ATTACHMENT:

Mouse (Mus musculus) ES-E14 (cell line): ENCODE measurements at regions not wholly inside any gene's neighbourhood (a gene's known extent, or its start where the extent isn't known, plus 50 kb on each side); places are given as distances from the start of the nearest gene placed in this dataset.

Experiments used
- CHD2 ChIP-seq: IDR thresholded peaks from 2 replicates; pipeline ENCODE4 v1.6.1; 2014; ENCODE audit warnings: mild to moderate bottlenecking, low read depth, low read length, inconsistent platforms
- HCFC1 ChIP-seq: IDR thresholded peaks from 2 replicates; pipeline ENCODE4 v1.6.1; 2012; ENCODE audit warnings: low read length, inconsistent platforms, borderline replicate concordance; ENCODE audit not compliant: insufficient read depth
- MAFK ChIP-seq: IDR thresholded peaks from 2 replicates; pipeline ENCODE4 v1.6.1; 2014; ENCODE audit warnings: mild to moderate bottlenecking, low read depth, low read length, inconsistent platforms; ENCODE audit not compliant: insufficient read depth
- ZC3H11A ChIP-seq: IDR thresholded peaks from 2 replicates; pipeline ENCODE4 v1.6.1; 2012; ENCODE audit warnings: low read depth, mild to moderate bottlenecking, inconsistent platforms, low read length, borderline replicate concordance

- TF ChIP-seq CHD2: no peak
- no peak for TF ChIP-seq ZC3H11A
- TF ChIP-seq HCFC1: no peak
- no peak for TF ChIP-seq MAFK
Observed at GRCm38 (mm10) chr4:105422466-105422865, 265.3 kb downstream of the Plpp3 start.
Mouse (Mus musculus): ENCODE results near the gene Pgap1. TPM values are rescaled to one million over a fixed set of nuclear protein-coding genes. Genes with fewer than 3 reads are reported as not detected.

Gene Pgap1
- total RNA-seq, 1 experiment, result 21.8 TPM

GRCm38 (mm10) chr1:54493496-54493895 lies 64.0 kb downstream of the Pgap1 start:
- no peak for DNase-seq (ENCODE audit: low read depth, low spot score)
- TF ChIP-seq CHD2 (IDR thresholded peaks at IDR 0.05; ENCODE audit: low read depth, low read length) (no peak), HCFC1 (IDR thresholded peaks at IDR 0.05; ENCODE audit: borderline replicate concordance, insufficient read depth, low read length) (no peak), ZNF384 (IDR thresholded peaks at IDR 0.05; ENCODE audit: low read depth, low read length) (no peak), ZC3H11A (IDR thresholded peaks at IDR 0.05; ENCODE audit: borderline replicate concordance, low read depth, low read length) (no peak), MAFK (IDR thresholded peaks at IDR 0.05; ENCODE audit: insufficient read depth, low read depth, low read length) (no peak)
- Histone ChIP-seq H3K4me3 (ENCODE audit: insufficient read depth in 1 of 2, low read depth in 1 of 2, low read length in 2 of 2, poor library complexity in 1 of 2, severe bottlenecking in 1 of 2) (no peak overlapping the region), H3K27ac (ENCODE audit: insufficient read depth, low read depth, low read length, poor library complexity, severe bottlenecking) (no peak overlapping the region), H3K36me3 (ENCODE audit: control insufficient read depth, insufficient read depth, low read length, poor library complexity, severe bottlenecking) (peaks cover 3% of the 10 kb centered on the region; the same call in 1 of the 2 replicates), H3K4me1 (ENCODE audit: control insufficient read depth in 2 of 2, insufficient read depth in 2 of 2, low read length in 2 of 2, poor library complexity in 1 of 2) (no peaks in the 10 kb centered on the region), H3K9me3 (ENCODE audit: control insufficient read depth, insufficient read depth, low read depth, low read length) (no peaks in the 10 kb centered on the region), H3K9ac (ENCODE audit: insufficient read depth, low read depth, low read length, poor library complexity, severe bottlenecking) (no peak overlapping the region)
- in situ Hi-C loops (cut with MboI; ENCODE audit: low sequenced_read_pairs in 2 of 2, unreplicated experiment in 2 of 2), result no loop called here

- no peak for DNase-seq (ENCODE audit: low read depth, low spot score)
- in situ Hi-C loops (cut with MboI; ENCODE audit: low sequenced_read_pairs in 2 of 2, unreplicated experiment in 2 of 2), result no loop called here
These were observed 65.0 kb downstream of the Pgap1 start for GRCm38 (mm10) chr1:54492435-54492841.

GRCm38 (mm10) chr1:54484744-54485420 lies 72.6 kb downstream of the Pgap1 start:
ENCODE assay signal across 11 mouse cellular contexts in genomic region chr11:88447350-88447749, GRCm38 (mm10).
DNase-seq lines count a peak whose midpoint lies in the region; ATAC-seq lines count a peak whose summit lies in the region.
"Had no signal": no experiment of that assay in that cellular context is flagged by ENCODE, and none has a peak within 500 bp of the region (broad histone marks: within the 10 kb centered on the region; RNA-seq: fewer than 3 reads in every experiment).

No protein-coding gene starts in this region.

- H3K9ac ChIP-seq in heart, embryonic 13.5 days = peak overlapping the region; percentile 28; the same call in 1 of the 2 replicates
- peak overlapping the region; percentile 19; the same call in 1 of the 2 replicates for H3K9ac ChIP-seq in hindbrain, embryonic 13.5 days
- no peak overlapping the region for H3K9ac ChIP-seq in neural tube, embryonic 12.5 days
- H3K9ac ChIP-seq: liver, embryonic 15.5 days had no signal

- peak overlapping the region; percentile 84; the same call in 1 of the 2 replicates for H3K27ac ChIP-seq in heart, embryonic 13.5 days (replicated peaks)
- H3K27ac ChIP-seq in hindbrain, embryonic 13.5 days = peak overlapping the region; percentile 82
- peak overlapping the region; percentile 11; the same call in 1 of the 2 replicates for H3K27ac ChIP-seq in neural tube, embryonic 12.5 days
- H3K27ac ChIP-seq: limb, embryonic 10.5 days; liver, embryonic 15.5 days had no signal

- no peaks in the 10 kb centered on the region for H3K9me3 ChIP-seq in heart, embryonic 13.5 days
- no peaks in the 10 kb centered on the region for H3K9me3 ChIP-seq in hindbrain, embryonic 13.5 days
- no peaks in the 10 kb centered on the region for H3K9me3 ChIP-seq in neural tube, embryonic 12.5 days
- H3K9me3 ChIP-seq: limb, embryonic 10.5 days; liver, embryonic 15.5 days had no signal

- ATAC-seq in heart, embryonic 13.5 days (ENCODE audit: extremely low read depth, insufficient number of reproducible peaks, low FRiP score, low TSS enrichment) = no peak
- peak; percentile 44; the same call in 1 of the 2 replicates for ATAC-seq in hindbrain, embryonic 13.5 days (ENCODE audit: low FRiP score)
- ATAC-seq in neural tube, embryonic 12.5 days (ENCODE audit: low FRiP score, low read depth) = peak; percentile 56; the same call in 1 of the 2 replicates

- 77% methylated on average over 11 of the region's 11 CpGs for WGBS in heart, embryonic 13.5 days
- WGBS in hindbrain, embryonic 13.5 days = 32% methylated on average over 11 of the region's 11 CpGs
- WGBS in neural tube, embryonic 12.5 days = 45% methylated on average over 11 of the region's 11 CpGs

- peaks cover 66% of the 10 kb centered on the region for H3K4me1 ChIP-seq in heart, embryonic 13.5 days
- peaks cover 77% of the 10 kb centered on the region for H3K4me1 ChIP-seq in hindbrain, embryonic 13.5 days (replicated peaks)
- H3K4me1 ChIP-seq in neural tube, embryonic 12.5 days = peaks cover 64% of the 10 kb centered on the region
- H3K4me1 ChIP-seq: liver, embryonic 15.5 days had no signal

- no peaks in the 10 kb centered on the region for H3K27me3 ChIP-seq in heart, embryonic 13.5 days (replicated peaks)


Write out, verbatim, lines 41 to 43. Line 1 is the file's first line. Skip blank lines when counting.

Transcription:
- peak; percentile 44; the same call in 1 of the 2 replicates for ATAC-seq in hindbrain, embryonic 13.5 days (ENCODE audit: low FRiP score)
- ATAC-seq in neural tube, embryonic 12.5 days (ENCODE audit: low FRiP score, low read depth) = peak; percentile 56; the same call in 1 of the 2 replicates

- 77% methylated on average over 11 of the region's 11 CpGs for WGBS in heart, embryonic 13.5 days